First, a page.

By Brendan Stiles
I hope you all have enjoyed what you’ve read thus far from Part One of my interview with former Iowa linebacker LeVar Woods. Here is Part Two:
HawkeyeDrive.com (HD): You talked about your time at Iowa since you’ve been back, working with the coaching staff. Could you describe your current role with the program and some of the things you do on a daily basis.
LeVar Woods: Sure. My position is called “Administrative Assistant,” and as soon as you figure out what that means, please let me know. Every day I go to work, I’m doing something different, but I’m learning a ton. I’m mainly focused on recruiting, and helping show kids what it’s like to play at the University of Iowa, to be a student-athlete at the University of Iowa when they come on their visit, and also gathering information on these potential recruits, then learning different schools in the area and that we recruit all across the country. I’m learning all those things.
Lately, I’ve been focused on the new football website, GoHawks.com, helping get that thing started, and also our social media campaign with Facebook, Twitter, and all that type of stuff.
Every day I come to work, and it’s funny. I joke around, every day I come to work, I come with a plan of what I’m going to do in the morning and afternoon, and by 10 o’clock in the morning, I’m doing something else I never thought I would be doing that day.
HD: When you do get a chance to reflect back on your career at Iowa and your career in the NFL, what are some of the things you’ve taken from those experiences that you feel have helped you reach this point where you are today?
Woods: It’s funny. I tell kids all the times that I’ve been fortunate because I had the dream of playing in the National Football League since the second grade. I remember vividly in second grade having this dream that I wanted to be a professional athlete, I wanted to play football.
Looking back now, when I was playing, it didn’t really hit me at all. But while I was playing, just going through the motions and doing all the stuff with playing football, nothing really hits you that you’re living the dream in your head when you were seven years old. There’s always a joke in the National Football League, guys always ask “How you’re doing?” “Oh, I’m living the dream. I’m not sure whose dream it is, but I’m living someone’s dream.”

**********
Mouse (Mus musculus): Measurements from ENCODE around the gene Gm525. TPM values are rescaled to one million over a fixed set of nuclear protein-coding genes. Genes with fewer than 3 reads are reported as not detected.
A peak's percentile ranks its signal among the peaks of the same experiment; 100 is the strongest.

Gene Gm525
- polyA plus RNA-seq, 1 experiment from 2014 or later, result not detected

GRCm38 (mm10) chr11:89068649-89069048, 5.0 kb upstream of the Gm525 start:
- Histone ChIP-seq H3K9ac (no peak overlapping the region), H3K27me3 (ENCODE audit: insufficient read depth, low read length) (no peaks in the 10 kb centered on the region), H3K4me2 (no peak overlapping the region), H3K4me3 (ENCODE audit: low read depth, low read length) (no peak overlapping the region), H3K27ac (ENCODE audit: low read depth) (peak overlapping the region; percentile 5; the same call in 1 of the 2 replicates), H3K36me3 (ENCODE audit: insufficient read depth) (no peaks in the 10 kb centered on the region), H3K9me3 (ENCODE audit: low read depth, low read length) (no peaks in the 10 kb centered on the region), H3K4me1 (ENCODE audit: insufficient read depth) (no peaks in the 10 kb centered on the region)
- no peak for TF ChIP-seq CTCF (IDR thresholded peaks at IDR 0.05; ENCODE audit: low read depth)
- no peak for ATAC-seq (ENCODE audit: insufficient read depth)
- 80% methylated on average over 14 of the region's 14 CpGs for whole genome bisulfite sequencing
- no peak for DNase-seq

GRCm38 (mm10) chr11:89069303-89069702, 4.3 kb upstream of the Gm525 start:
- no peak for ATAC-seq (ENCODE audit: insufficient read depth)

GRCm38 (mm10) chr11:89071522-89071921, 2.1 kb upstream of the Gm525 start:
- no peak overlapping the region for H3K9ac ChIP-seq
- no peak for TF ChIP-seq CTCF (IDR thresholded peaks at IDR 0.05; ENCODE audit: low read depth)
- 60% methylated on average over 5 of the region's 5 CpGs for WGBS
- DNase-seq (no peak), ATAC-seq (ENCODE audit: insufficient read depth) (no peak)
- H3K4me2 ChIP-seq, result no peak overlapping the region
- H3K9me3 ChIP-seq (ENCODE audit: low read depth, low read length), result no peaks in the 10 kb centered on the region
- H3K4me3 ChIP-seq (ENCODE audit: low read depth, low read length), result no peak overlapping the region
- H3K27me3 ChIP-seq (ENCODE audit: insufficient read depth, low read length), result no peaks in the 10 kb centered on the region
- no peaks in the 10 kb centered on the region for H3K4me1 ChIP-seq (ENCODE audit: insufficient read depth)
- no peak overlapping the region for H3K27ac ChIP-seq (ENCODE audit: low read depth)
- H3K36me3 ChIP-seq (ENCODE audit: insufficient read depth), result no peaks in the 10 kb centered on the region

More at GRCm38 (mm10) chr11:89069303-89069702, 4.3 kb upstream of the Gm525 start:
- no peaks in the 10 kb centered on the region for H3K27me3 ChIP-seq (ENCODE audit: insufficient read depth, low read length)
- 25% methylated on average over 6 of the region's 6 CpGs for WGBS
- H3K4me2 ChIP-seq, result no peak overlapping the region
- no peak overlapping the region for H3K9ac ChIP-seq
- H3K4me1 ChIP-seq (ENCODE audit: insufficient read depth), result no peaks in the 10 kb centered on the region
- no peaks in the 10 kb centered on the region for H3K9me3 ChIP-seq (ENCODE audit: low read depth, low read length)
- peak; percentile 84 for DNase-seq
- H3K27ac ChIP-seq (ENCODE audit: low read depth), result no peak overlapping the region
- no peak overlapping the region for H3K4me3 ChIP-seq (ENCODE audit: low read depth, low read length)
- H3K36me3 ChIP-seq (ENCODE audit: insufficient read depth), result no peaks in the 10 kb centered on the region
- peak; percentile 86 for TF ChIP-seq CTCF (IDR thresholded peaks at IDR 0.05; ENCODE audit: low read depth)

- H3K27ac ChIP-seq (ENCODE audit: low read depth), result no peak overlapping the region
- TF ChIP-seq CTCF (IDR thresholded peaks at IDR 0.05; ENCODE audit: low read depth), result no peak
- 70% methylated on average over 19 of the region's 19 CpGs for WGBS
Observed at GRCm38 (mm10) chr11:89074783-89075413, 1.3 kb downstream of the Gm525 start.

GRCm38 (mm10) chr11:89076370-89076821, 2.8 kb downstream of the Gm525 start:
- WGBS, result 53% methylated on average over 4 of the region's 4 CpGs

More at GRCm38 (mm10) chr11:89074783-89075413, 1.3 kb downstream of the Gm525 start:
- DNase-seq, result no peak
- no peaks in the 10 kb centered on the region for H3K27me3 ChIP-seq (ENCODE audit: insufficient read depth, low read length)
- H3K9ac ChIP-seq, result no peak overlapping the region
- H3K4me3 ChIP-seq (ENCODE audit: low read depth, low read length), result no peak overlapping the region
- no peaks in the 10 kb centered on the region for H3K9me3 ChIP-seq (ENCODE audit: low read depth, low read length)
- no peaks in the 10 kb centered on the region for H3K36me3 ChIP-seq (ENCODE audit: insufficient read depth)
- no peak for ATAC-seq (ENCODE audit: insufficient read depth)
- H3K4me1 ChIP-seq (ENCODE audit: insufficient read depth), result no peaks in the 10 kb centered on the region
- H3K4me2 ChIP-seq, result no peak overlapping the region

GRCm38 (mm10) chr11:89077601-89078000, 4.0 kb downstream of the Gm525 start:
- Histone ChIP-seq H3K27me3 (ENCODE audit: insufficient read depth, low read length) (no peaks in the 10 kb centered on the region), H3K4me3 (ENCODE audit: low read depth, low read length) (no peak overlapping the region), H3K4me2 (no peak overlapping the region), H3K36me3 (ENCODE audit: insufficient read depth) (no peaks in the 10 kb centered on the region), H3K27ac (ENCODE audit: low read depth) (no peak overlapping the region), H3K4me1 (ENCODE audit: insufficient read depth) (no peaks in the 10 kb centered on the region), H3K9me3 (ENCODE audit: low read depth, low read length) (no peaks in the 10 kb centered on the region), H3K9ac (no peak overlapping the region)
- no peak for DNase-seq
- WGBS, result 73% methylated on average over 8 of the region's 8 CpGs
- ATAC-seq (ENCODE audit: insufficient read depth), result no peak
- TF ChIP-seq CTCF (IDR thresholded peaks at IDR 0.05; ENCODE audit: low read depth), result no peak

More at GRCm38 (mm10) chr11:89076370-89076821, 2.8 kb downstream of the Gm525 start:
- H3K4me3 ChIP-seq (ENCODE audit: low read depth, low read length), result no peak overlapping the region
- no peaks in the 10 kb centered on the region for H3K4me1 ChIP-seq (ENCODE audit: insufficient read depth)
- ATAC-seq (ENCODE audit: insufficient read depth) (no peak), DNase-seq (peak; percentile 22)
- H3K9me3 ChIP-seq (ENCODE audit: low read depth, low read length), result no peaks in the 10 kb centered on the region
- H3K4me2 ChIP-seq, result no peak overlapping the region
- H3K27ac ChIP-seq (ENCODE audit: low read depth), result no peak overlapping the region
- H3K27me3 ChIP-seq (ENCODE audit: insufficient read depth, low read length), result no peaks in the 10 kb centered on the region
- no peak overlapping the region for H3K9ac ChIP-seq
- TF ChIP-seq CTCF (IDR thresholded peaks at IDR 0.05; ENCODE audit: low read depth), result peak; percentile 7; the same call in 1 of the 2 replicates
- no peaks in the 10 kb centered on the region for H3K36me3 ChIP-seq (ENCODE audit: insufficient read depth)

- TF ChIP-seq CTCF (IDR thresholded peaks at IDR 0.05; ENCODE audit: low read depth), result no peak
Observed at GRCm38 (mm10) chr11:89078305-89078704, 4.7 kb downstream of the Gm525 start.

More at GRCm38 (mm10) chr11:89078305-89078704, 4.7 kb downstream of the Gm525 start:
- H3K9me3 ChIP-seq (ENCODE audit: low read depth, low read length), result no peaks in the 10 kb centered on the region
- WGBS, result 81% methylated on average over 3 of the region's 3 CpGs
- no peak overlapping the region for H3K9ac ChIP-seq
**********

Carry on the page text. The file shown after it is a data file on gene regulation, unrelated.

With the NFL, it’s one thing, you think it’s all glitz and glamour and you’re living the life. Then you get there as a guy in my position, going as an undrafted free agent, and you quickly realize that it’s not everything you thought it was going to be, but the fact is I’m still living the dream I had as a seven-year-old kid, so how bad can it be?
Looking back on everything, I think playing in the NFL has helped me tremendously with time management, with dedication, with discipline.
HD: Going back to your football camp, what are the things you’re hoping to do, in terms of making this become an annual event?
Woods: I definitely have plans for what I want this to be in the future. Whether those plans come to fruition or not is still to be told. It kind of depends on what my future career is going to be, whether I’m coaching at the University of Iowa, or coaching somewhere else. Either way, my main goal is to be able to pass along the knowledge that I’ve been fortunate enough to learn from seven different head coaches in the National Football League, a handful of coordinators, a bunch of different assistants, and all the coaches I’ve been around in college. Every single person I’ve come in contact with that has been a coach has given me some bit of knowledge.
That’s my main goal. That’s the goal of everything and trying to put together an outstanding staff, not only from the players, like you look at a guy like Nate Kaeding, who is the most accurate kicker in NFL history. To have a kid who thinks he might want to be a kicker or a punter, to have Nate Kaeding as your coach, a guy who has done it over and over not only at the high-school level, but the collegiate level, and now the professional level, to me, that’s tremendous knowledge and a tremendous opportunity.
You look at a guy like Joel Hilgenberg. A lot of people forget, but Joel Hilgenberg was an all-American at Iowa. He left Iowa, went to the New Orleans Saints, was all-Pro for the New Orleans Saints, and was inducted into the New Orleans Saints Hall of Fame.
There are a lot of guys like that from Brad Banks, to Bruce Nelson, to Darrell Wilson, the linebacker coach at Iowa, Charlie Bullen. To learn from all these guys that have tremendous knowledge is a golden opportunity for kids, not only to learn the game of football, but also get great exposure to college coaches at the University of Iowa, Northern Iowa, Northwestern College, Buena Vista University, all the different coaches that are going to be there.
HD: You touched on potential career in coaching. Is that something that you want to do, or do you see yourself being at Iowa for the long-term?
Woods: I definitely see myself being at the University of Iowa long-term. Whether they want me there long-term or not is up to them. Either way, I want to be able to help kids. I want to be able to help people that are in the situation I was in 15 years ago. That’s the part of the position I’m in helping kids during recruiting, telling them, “That was me 10-15 years ago,” going through the same things they’re going through. And then going through this past draft, being able to talk to A.J. Edds and Pat Angerer, and even Tony Moeaki. Helping them to explain the draft process, help them to explain the minicamp process and how everything works. I love that stuff, being able to share the knowledge that I have from the experience that I’ve had to guys that simply don’t know because they’ve never gone through it.
Long story short, yes, I would ultimately like to get into coaching. I would like to help pass on the knowledge that I’ve learned.